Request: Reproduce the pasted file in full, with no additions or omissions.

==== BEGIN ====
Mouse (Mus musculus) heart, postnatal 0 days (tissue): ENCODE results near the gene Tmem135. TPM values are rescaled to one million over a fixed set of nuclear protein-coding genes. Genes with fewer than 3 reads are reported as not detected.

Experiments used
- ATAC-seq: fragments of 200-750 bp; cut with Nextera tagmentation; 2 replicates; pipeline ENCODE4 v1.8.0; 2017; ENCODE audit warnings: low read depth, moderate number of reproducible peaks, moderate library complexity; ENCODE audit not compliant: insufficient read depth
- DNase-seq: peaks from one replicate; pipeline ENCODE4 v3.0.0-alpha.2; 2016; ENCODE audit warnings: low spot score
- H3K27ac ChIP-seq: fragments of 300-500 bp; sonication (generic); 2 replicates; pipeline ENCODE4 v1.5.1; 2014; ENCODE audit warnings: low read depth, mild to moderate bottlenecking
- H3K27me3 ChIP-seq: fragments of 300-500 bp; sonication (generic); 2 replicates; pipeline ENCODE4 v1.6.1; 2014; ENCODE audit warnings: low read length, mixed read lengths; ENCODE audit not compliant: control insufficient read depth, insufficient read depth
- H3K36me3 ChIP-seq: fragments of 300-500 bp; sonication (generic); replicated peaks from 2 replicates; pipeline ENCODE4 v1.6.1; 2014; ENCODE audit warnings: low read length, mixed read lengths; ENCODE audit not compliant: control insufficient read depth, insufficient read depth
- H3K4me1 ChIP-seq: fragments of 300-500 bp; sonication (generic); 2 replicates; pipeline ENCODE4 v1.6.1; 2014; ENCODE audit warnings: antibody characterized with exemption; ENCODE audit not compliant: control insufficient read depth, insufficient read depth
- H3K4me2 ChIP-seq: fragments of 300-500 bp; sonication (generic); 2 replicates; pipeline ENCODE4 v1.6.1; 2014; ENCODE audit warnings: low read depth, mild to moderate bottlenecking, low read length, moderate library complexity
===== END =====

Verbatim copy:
Mouse (Mus musculus) heart, postnatal 0 days (tissue): ENCODE results near the gene Tmem135. TPM values are rescaled to one million over a fixed set of nuclear protein-coding genes. Genes with fewer than 3 reads are reported as not detected.

Experiments used
- ATAC-seq: fragments of 200-750 bp; cut with Nextera tagmentation; 2 replicates; pipeline ENCODE4 v1.8.0; 2017; ENCODE audit warnings: low read depth, moderate number of reproducible peaks, moderate library complexity; ENCODE audit not compliant: insufficient read depth
- DNase-seq: peaks from one replicate; pipeline ENCODE4 v3.0.0-alpha.2; 2016; ENCODE audit warnings: low spot score
- H3K27ac ChIP-seq: fragments of 300-500 bp; sonication (generic); 2 replicates; pipeline ENCODE4 v1.5.1; 2014; ENCODE audit warnings: low read depth, mild to moderate bottlenecking
- H3K27me3 ChIP-seq: fragments of 300-500 bp; sonication (generic); 2 replicates; pipeline ENCODE4 v1.6.1; 2014; ENCODE audit warnings: low read length, mixed read lengths; ENCODE audit not compliant: control insufficient read depth, insufficient read depth
- H3K36me3 ChIP-seq: fragments of 300-500 bp; sonication (generic); replicated peaks from 2 replicates; pipeline ENCODE4 v1.6.1; 2014; ENCODE audit warnings: low read length, mixed read lengths; ENCODE audit not compliant: control insufficient read depth, insufficient read depth
- H3K4me1 ChIP-seq: fragments of 300-500 bp; sonication (generic); 2 replicates; pipeline ENCODE4 v1.6.1; 2014; ENCODE audit warnings: antibody characterized with exemption; ENCODE audit not compliant: control insufficient read depth, insufficient read depth
- H3K4me2 ChIP-seq: fragments of 300-500 bp; sonication (generic); 2 replicates; pipeline ENCODE4 v1.6.1; 2014; ENCODE audit warnings: low read depth, mild to moderate bottlenecking, low read length, moderate library complexity